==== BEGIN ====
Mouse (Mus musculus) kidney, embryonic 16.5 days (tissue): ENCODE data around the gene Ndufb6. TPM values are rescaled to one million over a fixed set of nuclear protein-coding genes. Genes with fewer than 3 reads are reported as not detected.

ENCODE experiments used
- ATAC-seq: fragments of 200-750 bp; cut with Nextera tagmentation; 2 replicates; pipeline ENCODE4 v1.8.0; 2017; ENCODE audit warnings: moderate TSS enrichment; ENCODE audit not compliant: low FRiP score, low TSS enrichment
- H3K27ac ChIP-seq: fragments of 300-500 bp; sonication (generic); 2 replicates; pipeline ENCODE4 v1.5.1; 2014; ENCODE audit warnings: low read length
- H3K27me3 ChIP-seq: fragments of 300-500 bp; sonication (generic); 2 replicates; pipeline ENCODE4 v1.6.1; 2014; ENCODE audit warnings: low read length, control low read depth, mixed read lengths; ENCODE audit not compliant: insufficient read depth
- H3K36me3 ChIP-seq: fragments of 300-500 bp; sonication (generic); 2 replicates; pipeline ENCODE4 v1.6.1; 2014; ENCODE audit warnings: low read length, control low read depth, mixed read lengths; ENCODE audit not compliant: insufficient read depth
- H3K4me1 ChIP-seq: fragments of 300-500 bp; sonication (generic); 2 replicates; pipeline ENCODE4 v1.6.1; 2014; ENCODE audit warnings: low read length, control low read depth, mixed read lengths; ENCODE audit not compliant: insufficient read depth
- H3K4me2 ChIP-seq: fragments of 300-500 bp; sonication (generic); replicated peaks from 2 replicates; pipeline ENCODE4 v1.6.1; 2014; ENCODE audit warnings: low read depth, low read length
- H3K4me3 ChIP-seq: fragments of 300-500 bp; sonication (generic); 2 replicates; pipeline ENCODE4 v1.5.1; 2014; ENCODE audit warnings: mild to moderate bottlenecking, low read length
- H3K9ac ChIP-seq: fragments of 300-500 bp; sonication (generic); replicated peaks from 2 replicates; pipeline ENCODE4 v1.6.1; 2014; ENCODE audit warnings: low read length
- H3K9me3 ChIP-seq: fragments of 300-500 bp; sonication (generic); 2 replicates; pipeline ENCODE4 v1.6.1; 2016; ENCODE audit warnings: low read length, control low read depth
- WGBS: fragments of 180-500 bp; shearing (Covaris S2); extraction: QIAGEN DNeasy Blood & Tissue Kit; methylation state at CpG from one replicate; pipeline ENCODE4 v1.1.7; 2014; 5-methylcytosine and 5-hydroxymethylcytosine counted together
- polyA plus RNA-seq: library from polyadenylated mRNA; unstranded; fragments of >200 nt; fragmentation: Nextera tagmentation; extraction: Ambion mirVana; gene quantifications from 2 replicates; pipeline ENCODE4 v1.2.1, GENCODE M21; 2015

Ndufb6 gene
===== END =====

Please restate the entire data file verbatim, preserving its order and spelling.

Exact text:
Mouse (Mus musculus) kidney, embryonic 16.5 days (tissue): ENCODE data around the gene Ndufb6. TPM values are rescaled to one million over a fixed set of nuclear protein-coding genes. Genes with fewer than 3 reads are reported as not detected.

ENCODE experiments used
- ATAC-seq: fragments of 200-750 bp; cut with Nextera tagmentation; 2 replicates; pipeline ENCODE4 v1.8.0; 2017; ENCODE audit warnings: moderate TSS enrichment; ENCODE audit not compliant: low FRiP score, low TSS enrichment
- H3K27ac ChIP-seq: fragments of 300-500 bp; sonication (generic); 2 replicates; pipeline ENCODE4 v1.5.1; 2014; ENCODE audit warnings: low read length
- H3K27me3 ChIP-seq: fragments of 300-500 bp; sonication (generic); 2 replicates; pipeline ENCODE4 v1.6.1; 2014; ENCODE audit warnings: low read length, control low read depth, mixed read lengths; ENCODE audit not compliant: insufficient read depth
- H3K36me3 ChIP-seq: fragments of 300-500 bp; sonication (generic); 2 replicates; pipeline ENCODE4 v1.6.1; 2014; ENCODE audit warnings: low read length, control low read depth, mixed read lengths; ENCODE audit not compliant: insufficient read depth
- H3K4me1 ChIP-seq: fragments of 300-500 bp; sonication (generic); 2 replicates; pipeline ENCODE4 v1.6.1; 2014; ENCODE audit warnings: low read length, control low read depth, mixed read lengths; ENCODE audit not compliant: insufficient read depth
- H3K4me2 ChIP-seq: fragments of 300-500 bp; sonication (generic); replicated peaks from 2 replicates; pipeline ENCODE4 v1.6.1; 2014; ENCODE audit warnings: low read depth, low read length
- H3K4me3 ChIP-seq: fragments of 300-500 bp; sonication (generic); 2 replicates; pipeline ENCODE4 v1.5.1; 2014; ENCODE audit warnings: mild to moderate bottlenecking, low read length
- H3K9ac ChIP-seq: fragments of 300-500 bp; sonication (generic); replicated peaks from 2 replicates; pipeline ENCODE4 v1.6.1; 2014; ENCODE audit warnings: low read length
- H3K9me3 ChIP-seq: fragments of 300-500 bp; sonication (generic); 2 replicates; pipeline ENCODE4 v1.6.1; 2016; ENCODE audit warnings: low read length, control low read depth
- WGBS: fragments of 180-500 bp; shearing (Covaris S2); extraction: QIAGEN DNeasy Blood & Tissue Kit; methylation state at CpG from one replicate; pipeline ENCODE4 v1.1.7; 2014; 5-methylcytosine and 5-hydroxymethylcytosine counted together
- polyA plus RNA-seq: library from polyadenylated mRNA; unstranded; fragments of >200 nt; fragmentation: Nextera tagmentation; extraction: Ambion mirVana; gene quantifications from 2 replicates; pipeline ENCODE4 v1.2.1, GENCODE M21; 2015

Ndufb6 gene